1. You should use int and double for your integral and floating-point types, rather than trying to use byte, short, long, or float. There are two reasons for this:
We are not working with code that needs to restrict the amount of space used.
In C++, integer literals are of type int, not byte, short, long, and likewise, floating-point literals are of type double, not float. So, if you wanted to do something such as:
value = 2;
the program would not compile since you cannot write a value of type int into a variable of type byte. (The way to actually assign values into variables of type byte is not something we'll be discussing in this course, but it's not too complex once you know how to do it.)
2. You can always assume we will deal only in legal values for a type. This means, for example, that no calculations you ever do with integers will exceed the legal range of an integer. Same with the other types -- you can assume that anywhere in your program you are dealing with a char, or a double, that it's a legal char or double that will be understood by the virtual machine, rather than being too big or too small, or whatever.
Of course, the assignment itself might have additional rules about what is allowed. For example, we might promise in the assignment handout that all integer input values we test with will be positive. Or, on the other hand, we might state that your program should expect to possibly see negative integers as input, and that your program should treat them as errors and deal with them in some way. Or maybe any integer at all will be legal input for your program. That sort of thing depends on the particular details of the assignment. All we are saying in the previous paragraph is that you can at least be certain we won't exceed a type's range. Any other restrictions on what values you might have to deal with, will be mentioned in the assignment handout, and if we don't mention such restrictions, you should assume there are no additional restrictions.
Along with that, we will never send in the wrong type of input to one of your input requests. For example, if we've told you to input two integers and a character, in that order, then our input would be two integers and a character, in that order. We won't send in a floating-point number when your program should expect an integer, nor would we send in a character when your program should expect a double, nor would we have any other sort of type mismatch. The mismatch would crash the program in most such situations, and we do not expect you to be able to work around that. HOWEVER -- this does mean you need to ask for input in the order we indicate in an assignment. If we say to input two integers and a floating-point value, in that order, and your code is written to input the floating-point value before the integers rather than after the integers, then you'll have problems that are entirely your own fault.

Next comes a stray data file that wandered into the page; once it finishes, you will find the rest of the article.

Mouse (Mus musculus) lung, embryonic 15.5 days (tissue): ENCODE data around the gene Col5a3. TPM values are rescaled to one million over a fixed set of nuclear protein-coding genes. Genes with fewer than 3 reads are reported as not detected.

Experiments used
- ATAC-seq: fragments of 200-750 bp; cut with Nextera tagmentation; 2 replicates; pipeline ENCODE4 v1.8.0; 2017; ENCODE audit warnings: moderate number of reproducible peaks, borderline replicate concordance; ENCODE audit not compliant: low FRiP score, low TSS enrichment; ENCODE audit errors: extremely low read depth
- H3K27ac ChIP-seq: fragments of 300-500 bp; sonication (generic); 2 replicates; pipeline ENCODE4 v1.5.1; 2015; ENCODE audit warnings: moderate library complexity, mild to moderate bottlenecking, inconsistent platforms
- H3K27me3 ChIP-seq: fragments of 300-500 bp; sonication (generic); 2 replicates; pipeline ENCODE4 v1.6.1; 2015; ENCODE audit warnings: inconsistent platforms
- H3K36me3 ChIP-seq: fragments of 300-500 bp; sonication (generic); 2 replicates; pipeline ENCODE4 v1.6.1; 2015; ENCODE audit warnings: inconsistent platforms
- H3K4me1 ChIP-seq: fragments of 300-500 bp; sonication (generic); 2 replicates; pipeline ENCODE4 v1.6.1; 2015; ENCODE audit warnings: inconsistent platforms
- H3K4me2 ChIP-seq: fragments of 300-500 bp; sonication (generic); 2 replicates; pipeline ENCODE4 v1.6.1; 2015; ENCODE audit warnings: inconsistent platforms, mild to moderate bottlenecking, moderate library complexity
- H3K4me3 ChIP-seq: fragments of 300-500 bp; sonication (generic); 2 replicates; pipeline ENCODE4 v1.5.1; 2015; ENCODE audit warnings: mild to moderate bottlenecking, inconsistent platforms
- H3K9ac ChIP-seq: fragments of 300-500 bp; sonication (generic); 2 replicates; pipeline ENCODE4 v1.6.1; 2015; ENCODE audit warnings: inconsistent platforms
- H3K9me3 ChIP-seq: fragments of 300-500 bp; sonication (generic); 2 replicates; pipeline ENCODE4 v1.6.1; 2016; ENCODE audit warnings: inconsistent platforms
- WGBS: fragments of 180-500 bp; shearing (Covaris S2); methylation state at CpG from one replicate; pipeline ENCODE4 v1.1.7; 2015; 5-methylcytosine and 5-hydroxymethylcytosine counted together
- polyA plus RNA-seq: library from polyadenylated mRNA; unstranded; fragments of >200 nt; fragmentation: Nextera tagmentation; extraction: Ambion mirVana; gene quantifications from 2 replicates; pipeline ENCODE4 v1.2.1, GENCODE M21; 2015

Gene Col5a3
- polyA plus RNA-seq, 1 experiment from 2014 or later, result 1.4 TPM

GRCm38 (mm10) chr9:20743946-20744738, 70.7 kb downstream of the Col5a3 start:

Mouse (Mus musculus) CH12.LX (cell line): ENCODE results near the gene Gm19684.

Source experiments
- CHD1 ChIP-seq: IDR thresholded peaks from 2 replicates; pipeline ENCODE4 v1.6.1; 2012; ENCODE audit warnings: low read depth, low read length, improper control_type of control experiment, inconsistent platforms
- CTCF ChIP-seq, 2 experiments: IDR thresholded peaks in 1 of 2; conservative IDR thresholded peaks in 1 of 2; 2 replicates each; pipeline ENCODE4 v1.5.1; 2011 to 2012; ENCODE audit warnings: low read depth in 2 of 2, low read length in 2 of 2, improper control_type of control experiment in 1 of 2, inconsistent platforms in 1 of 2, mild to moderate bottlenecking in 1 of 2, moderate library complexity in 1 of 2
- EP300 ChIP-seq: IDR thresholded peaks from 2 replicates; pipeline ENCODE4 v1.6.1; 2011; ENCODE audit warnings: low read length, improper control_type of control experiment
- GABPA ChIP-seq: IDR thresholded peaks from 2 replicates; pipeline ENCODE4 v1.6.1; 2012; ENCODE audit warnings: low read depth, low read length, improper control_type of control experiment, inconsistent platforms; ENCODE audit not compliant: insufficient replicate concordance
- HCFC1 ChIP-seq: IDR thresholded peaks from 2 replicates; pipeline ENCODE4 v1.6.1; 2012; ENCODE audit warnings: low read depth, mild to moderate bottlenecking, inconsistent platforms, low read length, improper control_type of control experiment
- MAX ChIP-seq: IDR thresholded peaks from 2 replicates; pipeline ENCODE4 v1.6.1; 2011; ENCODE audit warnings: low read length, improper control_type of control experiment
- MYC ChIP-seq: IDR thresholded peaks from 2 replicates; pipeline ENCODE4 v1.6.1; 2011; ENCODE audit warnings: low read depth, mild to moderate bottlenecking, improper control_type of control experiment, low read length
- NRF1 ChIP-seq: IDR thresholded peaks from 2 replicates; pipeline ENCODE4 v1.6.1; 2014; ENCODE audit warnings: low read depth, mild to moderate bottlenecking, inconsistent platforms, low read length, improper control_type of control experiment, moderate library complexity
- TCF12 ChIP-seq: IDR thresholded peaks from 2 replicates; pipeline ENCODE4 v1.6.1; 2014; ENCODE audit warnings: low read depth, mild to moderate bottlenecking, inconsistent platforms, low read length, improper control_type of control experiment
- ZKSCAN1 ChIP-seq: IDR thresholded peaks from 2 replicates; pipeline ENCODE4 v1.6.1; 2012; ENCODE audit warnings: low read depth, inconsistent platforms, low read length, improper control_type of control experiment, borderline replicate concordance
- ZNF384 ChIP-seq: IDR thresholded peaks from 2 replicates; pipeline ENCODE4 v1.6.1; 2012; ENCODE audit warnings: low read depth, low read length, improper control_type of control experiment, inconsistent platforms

3. Be aware that it is indeed acceptable -- from a "matching output" perspective -- to have a floating-point number that differs from ours in the last few significant digits of the number. For example, if the number in our output is 34.6779911, you can have 34.6779908 or 34.6779915 instead, although something like 34.6700012 would be wrong, since your number should match for at least the first bunch of places to the right of the decimal. Keep in mind that something like 2.0 would be equivalent to 2.000000000, so if our number is 2.0, you can print 2.000000005 or 1.999999998 and both of those are okay. These differences happen because of computer arithmetic issues; there are ways of rounding to a smaller number of decimal places, but they require things we don't want to get into yet, so for now we'll just have you print out the full precision of a double variable, and accept that your value might be different from ours in a distant decimal place.